Chickenpox is an infectious viral disease caused by the varicella-zoster virus that produces flu-like symptoms and red itchy spots.  Usually, chickenpox is exposed to children, particularly under age 12. Before the vaccine was available, about 4 million children in the United States suffered from Chickenpox, numerous children were hospitalized, and about 100 children died every year because of chickenpox infections.  However, after the vaccine was designed by scientists, the number of patients who suffer from chickenpox has decreased dramatically. As people can see, chickenpox is most common in children, but it is possible that people will get it if they do not have the chickenpox vaccine. It is not considered a serious disease among people, but the infection is highly contagious. Therefore, an infected patient needs to be stay away from people until he or she recovers completely.
Chickenpox is caused by the varicella-zoster virus (VZV), a double-stranded DNA virus, which is included in the Alphaherpesvirinae subfamily.  Since the virus is infectious, people can get it easily from an infected person who has the symptoms of coughing and sneezing. Even touching the fluid from a chickenpox blister can give people the virus. Before the rash appears with the blister forming scabs, it usually takes two or three days for the virus to spread out through the body. Also, the varicella-zoster virus takes 10 to 20 days to incubate, break out, and cause symptoms in the patient. 
Each individual has different symptoms of chickenpox. The common symptoms of chickenpox are a red, itchy rash and small, blisters filled with fluid.  The rash first appears as small, red bumps, which look like insect bites. After the first symptom starts, it takes 1 or 2 days for the rash to appear on the body. Later on, the rash changes to the cloudy liquid-filled blisters. After that, the blister wall breaks and the rash becomes dry with brown scabs.  Chickenpox blisters are less than a quarter of an inch wide. Before the rash appears on the skin, it blisters, bursts, dries, and crusts over the body. Also, if the red spots disappear, a new rash will appear every day for about a week. If the patient has any other skin disorders such as eczema, which makes the skin itch and become sore, the rash may appear more extensively. 
Other symptoms of chickenpox are:
- Abdominal pain
- Sore throat
- Malaise (feeling of depression, unsatisfaction, and unhappiness) or irritability
- A dry cough 
Usually, the patient who suffers from chickenpox has the fever between 101º F to 105º F. However, when the blisters are disappeared, the temperature lowers and becomes normal.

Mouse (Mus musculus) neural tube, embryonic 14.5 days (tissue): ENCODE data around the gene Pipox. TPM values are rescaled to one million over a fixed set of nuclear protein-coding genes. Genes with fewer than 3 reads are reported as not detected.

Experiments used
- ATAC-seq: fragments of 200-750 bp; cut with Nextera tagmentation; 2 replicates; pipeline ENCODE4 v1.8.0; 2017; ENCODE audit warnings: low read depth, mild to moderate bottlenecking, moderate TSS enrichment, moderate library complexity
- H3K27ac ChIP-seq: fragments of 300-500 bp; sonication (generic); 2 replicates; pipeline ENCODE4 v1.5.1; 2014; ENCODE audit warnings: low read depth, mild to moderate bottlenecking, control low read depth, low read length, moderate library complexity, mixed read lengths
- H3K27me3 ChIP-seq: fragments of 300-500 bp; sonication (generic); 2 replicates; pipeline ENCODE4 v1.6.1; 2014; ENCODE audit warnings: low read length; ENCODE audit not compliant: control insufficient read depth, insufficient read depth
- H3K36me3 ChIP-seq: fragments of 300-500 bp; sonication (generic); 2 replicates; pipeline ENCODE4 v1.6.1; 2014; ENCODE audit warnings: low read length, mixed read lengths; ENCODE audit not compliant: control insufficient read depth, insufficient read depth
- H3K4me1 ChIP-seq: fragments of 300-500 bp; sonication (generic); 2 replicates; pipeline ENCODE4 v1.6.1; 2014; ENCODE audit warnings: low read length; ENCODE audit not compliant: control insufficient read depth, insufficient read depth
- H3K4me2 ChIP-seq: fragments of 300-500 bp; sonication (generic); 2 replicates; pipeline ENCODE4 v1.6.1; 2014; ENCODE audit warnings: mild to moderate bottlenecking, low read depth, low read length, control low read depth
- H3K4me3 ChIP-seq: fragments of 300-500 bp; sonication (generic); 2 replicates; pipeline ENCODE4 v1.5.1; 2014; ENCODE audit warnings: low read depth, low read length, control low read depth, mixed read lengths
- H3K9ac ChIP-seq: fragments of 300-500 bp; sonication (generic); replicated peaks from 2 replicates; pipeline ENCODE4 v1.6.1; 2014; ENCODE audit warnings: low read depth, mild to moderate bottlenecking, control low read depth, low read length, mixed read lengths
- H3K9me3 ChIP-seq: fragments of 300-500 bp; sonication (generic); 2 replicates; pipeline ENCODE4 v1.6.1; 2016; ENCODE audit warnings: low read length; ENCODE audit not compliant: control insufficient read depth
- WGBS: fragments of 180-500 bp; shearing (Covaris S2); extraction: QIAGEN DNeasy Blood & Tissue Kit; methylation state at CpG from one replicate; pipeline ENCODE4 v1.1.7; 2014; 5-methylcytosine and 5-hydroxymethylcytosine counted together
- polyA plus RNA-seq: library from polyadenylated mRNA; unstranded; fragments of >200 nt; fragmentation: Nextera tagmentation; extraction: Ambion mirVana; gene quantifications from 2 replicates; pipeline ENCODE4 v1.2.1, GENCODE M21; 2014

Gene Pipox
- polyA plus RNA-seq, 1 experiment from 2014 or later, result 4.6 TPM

Even if chickenpox is mild disease, it is possible that chickenpox can bring numerous serious complications.
This is the list of people who may have serious complications when they have chickenpox.
- Infants whose mothers have not had chickenpox and not gotten the chickenpox (varicella) vaccine
- Teenagers especially under age 12
- Pregnant women
- People whose immune system has been damaged by other diseases
- People who take other medications for their chronic diseases
- People who suffer from other skin disorders 
There are several complications that people can get them from chickenpox.
- Skin infection
Although this complication is rare in healthy children, adults are easily exposed to the disease. Pneumonia is an infection of the lungs. Many various organisms such as bacteria and viruses can cause it. The severity of pneumonia depends on the types of organism that causes the disease. Pneumonia is very dangerous infection, because it can be deadly. 
- Chickenpox and shingles
It is possible that anyone who had chickenpox is likely to get an illness called shingles. Even though you recover from chickenpox infection completely, some of the varicella-zoster virus may stay in your nerve cells. Later on, the virus becomes active and reappears as shingles, a painful red spots that spreads in band of short-lived blisters. This virus is more exposed to adults who do not have strong immune systems than to children. Also, shingles can cause its own complication, postherpetic neuralgia. Even if the blisters are disappeared, you can still feel pain continuously from the shingles. 
- Chickenpox and pregnancy